This is part of my remembering things that happened over there. I wrote this parrellel to our battle log. It was given to all my grandchildren a long with copies of the log. I am not a profesional writer just put down what I could remember. Some times things could get funny and this was one that we laughed about after it happened. I was in C battery and worked the telephones at our fire control. We got calls from hdqtrs and had phones to the gun crews. We also kept records of our shots. We did a lot of interdiction at night and fired heavy in the wee hours so the infantry could jump off in the early dawn. It was interesting.

     We returned to Germany and prepared for the battle to cross the Roer River. We were in several positions before we ended up near the River itself. I remember one position over looking the river where we stayed in an old fort. This may have been along the Rhine tho. We did a lot of firing mostly at night. When we got near the river we had heavy missions at night so the infantry could jump off at dawn. One morning some one else and I made plans to walk up to the bluff overlooking the river to watch the attack. I wanted to pick up a German haversack I had seen in the woods near our position. Spring was coming and the snow had melted leaving the ground soaked as there was still some frost in the ground. We were near the Bluff walking across an open grass field when we heard an incoming shell. We hit the ground, sliding about five feet in the wet and cold grass, lying still waiting for the shell to go off. After we waited and nothing happened we decided it was a dud but most likely the worlds largest shell and we were very lucky as it landed close by. We got up wet in the front and walked up the hill to the OP. There were a few guys there from Headquarters Battery and after we exchanged the usual GI bull one of them asked if we had seen the P51 drop his gas tank. No we had not, but that was why we were still wet in the front.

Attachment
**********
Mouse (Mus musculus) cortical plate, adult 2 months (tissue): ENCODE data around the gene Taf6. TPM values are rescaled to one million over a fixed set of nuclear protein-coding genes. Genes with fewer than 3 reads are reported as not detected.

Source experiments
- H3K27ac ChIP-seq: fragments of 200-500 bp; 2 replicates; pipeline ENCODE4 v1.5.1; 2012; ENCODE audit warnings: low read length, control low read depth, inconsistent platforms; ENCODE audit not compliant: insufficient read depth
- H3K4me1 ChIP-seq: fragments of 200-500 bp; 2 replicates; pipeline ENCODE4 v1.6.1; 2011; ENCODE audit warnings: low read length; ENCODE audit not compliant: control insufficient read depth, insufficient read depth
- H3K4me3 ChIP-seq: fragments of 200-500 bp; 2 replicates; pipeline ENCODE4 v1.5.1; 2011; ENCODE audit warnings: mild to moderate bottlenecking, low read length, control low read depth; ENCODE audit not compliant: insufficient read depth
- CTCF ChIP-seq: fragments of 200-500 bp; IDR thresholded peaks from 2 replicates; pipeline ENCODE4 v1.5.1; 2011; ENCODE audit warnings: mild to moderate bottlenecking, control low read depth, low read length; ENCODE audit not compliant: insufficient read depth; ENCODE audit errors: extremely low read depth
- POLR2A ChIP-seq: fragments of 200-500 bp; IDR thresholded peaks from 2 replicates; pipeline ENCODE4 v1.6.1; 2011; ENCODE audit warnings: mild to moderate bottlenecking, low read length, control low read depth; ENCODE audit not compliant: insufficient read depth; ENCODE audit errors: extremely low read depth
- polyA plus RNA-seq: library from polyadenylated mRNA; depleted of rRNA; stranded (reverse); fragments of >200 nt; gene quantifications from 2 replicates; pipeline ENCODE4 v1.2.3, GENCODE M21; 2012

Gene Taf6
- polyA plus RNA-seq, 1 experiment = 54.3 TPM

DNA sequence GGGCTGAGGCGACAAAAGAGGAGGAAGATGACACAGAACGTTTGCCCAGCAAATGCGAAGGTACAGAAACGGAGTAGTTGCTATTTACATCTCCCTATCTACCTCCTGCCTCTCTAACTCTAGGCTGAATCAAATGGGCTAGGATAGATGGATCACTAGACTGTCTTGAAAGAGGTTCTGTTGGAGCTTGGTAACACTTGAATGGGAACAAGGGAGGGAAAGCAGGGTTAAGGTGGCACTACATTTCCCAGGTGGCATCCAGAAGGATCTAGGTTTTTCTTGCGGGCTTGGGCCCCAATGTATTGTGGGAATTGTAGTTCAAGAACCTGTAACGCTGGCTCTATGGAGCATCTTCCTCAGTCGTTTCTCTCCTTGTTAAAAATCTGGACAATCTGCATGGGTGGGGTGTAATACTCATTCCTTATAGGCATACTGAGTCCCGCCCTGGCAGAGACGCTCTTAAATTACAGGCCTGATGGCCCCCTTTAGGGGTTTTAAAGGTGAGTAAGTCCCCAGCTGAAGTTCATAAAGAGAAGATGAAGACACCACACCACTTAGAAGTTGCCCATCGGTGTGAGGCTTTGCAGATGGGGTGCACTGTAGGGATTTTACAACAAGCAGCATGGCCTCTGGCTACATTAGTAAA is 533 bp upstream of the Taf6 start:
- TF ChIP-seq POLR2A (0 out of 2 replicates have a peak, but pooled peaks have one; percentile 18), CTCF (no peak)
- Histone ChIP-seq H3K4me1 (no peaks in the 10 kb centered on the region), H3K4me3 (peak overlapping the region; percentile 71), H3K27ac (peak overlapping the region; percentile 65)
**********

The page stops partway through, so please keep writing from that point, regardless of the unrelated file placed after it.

I remember crossing the Roer River and going through the town we could see from the OP. There was very little left of the town, piles of rubble with the roads through the town bulldozed so we could travel. We were in several places that all run together with only slight memories of some locations. I remember being in one area firing thousands of yards ahead and on our side was a pack 75 outfit which could only shoot a short distance. The Germans are putting up strong resistance as we are on the Motherland. They are also paying the price for their stubbornness. We experimented with six gun batteries for a while.


               -- William H. Gieske, 172nd F.A. Bn.



Biography of William H. Gieske, 172nd F.A. Bn., U.S.A.

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